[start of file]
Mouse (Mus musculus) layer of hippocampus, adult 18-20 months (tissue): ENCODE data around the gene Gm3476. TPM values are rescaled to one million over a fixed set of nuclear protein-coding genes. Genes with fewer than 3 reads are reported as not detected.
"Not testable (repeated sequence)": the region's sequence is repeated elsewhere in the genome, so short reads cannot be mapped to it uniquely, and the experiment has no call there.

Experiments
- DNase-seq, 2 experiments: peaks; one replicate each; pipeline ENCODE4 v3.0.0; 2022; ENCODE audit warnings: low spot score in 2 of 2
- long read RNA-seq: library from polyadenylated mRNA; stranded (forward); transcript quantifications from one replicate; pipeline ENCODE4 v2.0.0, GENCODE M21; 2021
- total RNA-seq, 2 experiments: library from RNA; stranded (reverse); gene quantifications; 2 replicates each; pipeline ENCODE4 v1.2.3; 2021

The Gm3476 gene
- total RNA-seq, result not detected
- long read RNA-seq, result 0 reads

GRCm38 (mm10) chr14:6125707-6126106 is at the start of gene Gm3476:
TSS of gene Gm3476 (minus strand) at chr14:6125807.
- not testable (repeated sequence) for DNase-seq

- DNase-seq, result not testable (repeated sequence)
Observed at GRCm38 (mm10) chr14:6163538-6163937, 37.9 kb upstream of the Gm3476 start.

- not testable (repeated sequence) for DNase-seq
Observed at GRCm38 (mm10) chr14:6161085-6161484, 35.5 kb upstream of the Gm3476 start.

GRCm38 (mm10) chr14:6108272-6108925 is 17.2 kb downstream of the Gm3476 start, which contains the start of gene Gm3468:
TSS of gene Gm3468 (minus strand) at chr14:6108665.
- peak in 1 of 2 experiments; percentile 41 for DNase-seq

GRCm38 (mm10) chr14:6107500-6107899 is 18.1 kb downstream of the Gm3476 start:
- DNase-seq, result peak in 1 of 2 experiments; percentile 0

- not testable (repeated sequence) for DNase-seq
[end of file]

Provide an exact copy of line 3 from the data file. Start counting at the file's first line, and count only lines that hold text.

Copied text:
Experiments